NEWS

Is Shadowrun really this brutal?

  • 275 Replies
  • 29564 Views

kyoto kid

  • *
  • Omae
  • ***
  • Posts: 919
  • Bushido Cowgirl
« Reply #270 on: (00:10:45/02-09-16) »
And a couple EBRs as a backup, just in case. You can never have too many contingency plans.

"I dislike the term 'Plan B'. It implies I only have 26 of them."

I don't see what the problem is. Hit it with an 18-wheeler filled with explosives.

:)


-k
...My Rigger in 2E did just that to a Universal Brotherhood stronghold.
Forsaken daughter is watching you

kyoto kid

  • *
  • Omae
  • ***
  • Posts: 919
  • Bushido Cowgirl
« Reply #271 on: (00:49:00/02-09-16) »
Again, its not about just crushing everything you run up against, that's more D&D style.  Shadowrun is more tactics. What can I do in this situation to improve my odds.

Maybe I just got one bad Missions, but the one I saw had you getting ambushed left and right by OP goons constantly with no option to avoid them.  So, Shadowrun may not be like DND in the literature, but the Missions are totally DND.

Depends on the mission, the GM, and the players.

I had a blast in one Missions game where to pull off the job the team decided to pose as a corporate film crew putting together a PR piece highlighting the achievements of the facility we were tasked to infiltrate. Got high end cameras, film crew, appropriate gear trucks, hacked the local system to make us look legit, the whole nine yards. Whole team got to participate in various ways. Zero combat. By the end the facility manager was thanking us and looking forward to the finished film. Had no clue we'd... done things, to his facility, til a few days later.

While having a Mission that was well suited to this kinda thing helped, it was more having an enthusiastic and willing team of players, and a good GM that was able to roll with the craziness, that was most important.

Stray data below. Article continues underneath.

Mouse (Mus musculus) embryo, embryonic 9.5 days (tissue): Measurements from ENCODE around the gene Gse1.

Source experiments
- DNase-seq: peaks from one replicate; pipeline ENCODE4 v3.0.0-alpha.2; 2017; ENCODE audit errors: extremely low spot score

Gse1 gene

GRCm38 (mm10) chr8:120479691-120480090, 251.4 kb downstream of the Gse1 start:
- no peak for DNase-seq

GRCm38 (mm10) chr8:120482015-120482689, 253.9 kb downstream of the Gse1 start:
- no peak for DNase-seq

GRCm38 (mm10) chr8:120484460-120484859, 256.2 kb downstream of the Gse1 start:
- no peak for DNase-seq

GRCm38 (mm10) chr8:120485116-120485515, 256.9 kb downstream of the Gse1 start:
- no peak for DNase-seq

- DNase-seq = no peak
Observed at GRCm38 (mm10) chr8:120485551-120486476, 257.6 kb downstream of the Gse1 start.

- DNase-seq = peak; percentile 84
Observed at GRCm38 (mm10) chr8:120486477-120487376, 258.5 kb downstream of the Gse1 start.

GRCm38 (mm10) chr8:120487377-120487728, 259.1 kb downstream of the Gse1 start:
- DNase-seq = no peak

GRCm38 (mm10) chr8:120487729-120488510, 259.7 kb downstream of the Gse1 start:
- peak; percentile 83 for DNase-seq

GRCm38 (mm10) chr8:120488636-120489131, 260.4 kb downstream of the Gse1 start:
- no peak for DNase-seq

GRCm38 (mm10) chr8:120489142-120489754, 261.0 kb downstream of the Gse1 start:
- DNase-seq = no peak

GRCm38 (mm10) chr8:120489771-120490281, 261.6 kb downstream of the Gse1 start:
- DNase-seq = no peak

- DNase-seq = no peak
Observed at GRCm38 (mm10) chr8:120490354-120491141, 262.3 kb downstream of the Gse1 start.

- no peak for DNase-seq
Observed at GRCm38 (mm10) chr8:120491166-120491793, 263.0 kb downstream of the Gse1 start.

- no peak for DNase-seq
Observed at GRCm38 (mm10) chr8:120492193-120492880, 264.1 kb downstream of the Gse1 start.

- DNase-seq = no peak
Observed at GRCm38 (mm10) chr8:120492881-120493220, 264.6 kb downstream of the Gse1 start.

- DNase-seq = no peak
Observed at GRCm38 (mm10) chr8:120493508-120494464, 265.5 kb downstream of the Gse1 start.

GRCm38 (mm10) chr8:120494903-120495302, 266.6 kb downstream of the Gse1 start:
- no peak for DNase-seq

I've played about half a dozen other Missions that similarly had little to no combat. Every single time it was really more the players coming together to pull off a perfect crazy plan, alongside a GM capable of adjusting to it. Every one was a blast to play.

This is not to say that combat isn't fun, far from it. But the game is what you make of it.


-k
...had one like that where the team's Decker and my Face completed the mission without so much as a single bullet being fired. 

The original idea was just go get in and case the location for infiltration later by the whole team, so The Decker managed to get us onto the guest list to meet with our target for an interview. with my face posing as a correspondent for a corporate review magazine with her as my assistant.   As we were on the lift, we thought, "heck we're already inside the noise barrier" there would be little difficulty tapping inot the matrix    So we set "plan B" into motion with my face looking to distract our target so the Decker could insert the chip to upload the programme we were supposed to put on his system. Yeah it was a gutsy idea for if something had gone wrong, we would have been in deep drek as neither of us were really good at combat. When we get to the office and met our "mark' my Face begins to lay it on thick with lots of professional compliments after which she had to do a con test (got extra dice for the act) which  ended up with him effectively "eating out of her hand".  He was so "taken" that when she asked about getting a tour of the facility, to he gladly complied, leaving her "assistant" forgotten, behind in the office.

Once my character and the mark left the office, our Decker then temporarily looped the security camera, and slotted the chip into the computer to upload the programme.  When she tried to loop the camera again to remove the chip after the upload is done, the attempt failed (though she managed not to trip any alert). She then contacted my character on her  earbud about the situation after which my Face concocted a plan.  When we got back to the office, I asked the GM if there was something like a cup of coffee on his desk  He mentioned there a glass of water. As my character is winding up with her interviewing, she gestured and "accidentally' knocked the glass over so it fell behind the desk (requiring another con test).  Profusely apologising for her clumsiness, she went to clean it up and on a successful palming test removed the chip without anyone else being the wiser  She then shook his hand, apologising again, thanked him for the interview and tour, after which the both of us calmly left  the office and walked out the building. As we headed down the street, my character tossed the chip back to the Decker and said, "mission accomplished".